- Steve Auth
I Am Yours, and You Are Mine
Mission Blog Day 4
Saint Patrick’s Old Cathedral, SoHo. In his powerful Holy Thursday sermon at the Mass of the Lord’s Supper, Fr. Ray got pretty animated as he unwrapped the mystery of the Lord’s covenant with us. Unlike a contract or a transaction, a covenant represents a relationship between two souls, a relationship that can’t really be broken once it is entered. The Lord’s covenant with us, sealed this night 2,000 years ago and repeated at every Mass we attend, is eternal, unselfish, unbreakable. In the sacrament of Reconciliation, we speak to Him, “en persona Christi”, and He to us. And in the sacrament of the Eucharist, He and we become one body, in Christ. “Kind of mind blowing”, as Father understated.
This morning, I am reflecting on Father’s sermon last night, and of how this notion of covenant in some ways encapsulates what the SoHo mission is about. As usual, I collected dozens of stories over the evening from our many joyful missionaries: those out in the byways of the parish who invite passersby in and remind them of the Lord’s covenant with us; the missionaries in front of the church who greet them as they ente and leaver; and the “gentle souls” we place in the back of the church to delicately nudge them forward to Jesus. One story captures the work of all three groups, which I pieced together from several of them last night as they told me their part of the story….
James Re-joins the Covenant
A well-dressed young man and his girlfriend scurry by Prince and Mulberry. Our team out there, from Atlanta, hails them down.
“Excuse me, sir, would you like a rosary?”
They pause for a moment and take one.
“Yes, I guess you could say I’m Catholic, though my girlfriend is not…. Haven’t really been practicing the Faith. Kind of have my own relationship with God now…. It’s a little fuzzy. I know there’s a higher power out there, at least…. But thanks for the rosary.”
Later that evening, James decides to pay a viist to the Church to pray, while his girlfriend waits in the back. Our missionary there greets them and shows James a good quiet spot in a side pew. After a few minutes, she re-approaches him gently.
“Good evening,” she whispers. You know, we have wonderful missionary priests here in the church tonight if you would like to receive reconciliation. It’s a very beautiful thing to do just before Easter.”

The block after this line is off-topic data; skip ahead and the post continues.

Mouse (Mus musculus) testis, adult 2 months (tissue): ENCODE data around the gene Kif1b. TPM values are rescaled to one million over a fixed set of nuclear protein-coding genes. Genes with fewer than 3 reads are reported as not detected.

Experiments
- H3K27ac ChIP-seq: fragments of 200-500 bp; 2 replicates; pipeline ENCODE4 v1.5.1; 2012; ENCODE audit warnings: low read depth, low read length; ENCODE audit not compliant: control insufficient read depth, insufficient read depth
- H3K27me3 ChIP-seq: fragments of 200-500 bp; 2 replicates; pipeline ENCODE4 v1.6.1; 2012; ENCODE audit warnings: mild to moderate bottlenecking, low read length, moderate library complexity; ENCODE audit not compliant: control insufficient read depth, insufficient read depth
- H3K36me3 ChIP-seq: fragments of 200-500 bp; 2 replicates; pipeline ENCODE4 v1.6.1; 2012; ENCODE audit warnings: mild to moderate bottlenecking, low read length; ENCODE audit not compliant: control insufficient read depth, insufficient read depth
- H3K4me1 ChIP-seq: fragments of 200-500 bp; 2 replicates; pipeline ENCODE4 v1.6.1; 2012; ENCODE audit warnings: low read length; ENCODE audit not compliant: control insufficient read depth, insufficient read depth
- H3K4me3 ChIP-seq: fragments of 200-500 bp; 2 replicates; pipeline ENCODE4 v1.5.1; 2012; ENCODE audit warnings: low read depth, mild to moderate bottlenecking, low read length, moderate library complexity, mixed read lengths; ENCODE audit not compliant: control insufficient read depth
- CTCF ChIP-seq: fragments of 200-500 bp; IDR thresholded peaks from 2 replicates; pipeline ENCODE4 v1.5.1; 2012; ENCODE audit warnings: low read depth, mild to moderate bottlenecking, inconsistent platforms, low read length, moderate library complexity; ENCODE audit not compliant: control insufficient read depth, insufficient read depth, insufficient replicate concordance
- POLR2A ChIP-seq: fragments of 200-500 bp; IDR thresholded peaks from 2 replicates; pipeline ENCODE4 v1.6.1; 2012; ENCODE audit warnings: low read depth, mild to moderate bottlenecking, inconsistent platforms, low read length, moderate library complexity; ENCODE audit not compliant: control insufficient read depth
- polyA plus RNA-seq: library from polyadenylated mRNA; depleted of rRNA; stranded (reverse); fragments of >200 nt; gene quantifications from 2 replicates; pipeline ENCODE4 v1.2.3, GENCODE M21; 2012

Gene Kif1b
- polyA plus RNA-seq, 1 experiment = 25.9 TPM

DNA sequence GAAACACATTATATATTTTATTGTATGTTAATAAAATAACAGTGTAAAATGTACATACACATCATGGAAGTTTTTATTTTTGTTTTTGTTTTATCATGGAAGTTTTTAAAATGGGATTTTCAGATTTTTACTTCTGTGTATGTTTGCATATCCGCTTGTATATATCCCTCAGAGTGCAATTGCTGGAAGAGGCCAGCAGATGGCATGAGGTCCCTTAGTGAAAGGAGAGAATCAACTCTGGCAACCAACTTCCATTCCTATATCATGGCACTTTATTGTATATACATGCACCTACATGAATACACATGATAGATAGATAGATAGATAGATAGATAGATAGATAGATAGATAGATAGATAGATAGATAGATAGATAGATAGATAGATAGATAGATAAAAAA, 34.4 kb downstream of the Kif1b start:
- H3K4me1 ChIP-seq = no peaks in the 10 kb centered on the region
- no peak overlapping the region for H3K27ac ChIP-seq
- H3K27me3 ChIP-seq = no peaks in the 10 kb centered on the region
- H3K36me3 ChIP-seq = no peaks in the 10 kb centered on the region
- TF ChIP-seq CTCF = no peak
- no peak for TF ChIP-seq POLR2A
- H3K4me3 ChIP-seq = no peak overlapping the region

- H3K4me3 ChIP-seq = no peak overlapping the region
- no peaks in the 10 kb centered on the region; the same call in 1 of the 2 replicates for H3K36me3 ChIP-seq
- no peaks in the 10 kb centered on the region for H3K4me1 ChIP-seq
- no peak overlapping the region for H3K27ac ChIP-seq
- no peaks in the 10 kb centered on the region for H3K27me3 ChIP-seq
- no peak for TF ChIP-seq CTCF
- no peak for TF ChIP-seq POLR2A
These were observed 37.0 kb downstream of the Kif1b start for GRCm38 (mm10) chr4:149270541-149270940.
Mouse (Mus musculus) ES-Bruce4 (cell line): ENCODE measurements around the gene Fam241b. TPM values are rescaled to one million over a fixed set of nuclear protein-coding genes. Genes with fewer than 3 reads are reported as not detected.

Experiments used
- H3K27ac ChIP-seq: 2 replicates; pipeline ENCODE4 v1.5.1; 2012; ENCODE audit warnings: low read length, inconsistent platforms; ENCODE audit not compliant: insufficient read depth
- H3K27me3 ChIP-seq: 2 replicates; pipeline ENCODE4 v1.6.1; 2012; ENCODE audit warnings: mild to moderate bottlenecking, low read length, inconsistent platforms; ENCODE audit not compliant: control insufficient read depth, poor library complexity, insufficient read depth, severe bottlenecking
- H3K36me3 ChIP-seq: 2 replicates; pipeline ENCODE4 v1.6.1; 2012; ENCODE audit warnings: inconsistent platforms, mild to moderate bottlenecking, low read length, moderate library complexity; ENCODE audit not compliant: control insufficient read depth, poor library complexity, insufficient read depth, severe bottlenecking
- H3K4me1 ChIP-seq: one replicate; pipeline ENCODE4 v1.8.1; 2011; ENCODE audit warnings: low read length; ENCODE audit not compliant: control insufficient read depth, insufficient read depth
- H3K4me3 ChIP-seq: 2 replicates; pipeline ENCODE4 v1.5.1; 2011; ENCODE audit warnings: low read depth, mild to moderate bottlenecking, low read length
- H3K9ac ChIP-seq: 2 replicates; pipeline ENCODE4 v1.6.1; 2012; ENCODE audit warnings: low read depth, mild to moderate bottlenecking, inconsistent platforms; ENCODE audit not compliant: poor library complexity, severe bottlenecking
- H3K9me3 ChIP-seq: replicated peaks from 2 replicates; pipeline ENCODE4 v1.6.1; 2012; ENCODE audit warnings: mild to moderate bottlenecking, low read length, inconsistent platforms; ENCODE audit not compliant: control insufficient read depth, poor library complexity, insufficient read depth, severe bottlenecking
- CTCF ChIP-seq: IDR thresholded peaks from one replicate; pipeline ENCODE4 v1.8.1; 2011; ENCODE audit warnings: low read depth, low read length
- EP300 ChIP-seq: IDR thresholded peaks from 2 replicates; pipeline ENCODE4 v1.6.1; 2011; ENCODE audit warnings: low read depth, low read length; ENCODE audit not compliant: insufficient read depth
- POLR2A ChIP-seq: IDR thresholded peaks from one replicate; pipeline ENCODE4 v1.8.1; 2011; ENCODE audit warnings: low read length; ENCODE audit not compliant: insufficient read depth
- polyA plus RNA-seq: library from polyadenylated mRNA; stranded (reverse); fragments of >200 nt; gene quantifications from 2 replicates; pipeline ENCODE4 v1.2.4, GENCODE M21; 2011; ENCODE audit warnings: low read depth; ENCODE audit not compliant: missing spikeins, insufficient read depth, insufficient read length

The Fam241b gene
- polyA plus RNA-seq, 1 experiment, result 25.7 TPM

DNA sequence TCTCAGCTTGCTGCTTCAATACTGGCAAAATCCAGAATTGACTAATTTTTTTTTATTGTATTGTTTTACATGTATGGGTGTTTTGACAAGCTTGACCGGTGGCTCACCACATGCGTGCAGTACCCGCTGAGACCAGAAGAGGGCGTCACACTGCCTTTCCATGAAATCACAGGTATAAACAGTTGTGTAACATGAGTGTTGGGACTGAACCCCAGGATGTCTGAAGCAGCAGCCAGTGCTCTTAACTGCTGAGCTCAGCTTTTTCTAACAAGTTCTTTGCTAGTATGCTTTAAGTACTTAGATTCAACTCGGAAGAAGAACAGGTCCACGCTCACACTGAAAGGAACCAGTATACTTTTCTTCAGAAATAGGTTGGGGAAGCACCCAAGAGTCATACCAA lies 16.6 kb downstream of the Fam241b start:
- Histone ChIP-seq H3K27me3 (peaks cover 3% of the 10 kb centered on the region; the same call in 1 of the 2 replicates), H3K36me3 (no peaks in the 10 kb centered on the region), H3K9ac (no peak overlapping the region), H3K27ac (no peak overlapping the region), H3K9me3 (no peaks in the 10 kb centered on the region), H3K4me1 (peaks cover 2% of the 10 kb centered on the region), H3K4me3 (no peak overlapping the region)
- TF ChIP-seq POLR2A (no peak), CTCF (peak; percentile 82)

James is quiet for a moment. Then he responds.
“Thank you Miss. But you see, I don’t really go to confession any more. In fact, I don’t think I’ve been to confession since my First Holy Communion over 20 years ago.”
The missionary in the back of the church doesn’t flinch.
“You know, James, almost everyone who comes in here tells me that. Many of them are afraid to go, afraid they won’t know what to say, afraid of what the priest will say, or just plain embarrassed. And you know what?”
“All God wants is for you to try. To turn to him and say you’re sorry. He already knows what you did. He just wants you to say you’re sorry and then he wants to give you a big hug.”
“Really? Is that it?”
“Can you help me get ready? I don’t remember even how to begin.”
For the next 15 minutes or so, the missionary kneels behind James, whispering questions for him to ponder as he prepares his confession. Questions about love or the lack thereof in his life, about times he’s failed others or himself, about things he’s done that he knows pulls him away from the person God wants him to be, that God made him to be.
“Ok, I’m ready.”
James heads into see Fr. Ray. They have a long talk. And then, after more prayers in the church, he strolls out, with his girlfriend who’s been patiently waiting for him in the back. He runs into one of our missionaries out front, who has just arrived on the scene from Philadelphia.
“How was your visit to the church?”
“Actually, great,” he smiles. “I’ve just come from confession! First in 20 years! I feel…. New. Free.”
“Welcome home, James.”
“What do I do now?”
“Stick with it. You have a second chance here. Try to read part of one of the gospels every day. That’s a good start. And come to Mass for Easter Sunday.”
As James heads off in the evening with his girlfriend, there is a pronounced bounce in his step. A new joy radiating from him.
He’s rejoined the Covenant. He’s back where he belongs.
“I am yours. And you are mine.”